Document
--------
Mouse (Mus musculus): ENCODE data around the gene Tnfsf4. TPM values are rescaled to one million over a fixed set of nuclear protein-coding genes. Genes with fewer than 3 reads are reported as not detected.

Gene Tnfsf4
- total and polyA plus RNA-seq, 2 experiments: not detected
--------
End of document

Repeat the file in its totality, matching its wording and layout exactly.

Mouse (Mus musculus): ENCODE data around the gene Tnfsf4. TPM values are rescaled to one million over a fixed set of nuclear protein-coding genes. Genes with fewer than 3 reads are reported as not detected.

Gene Tnfsf4
- total and polyA plus RNA-seq, 2 experiments: not detected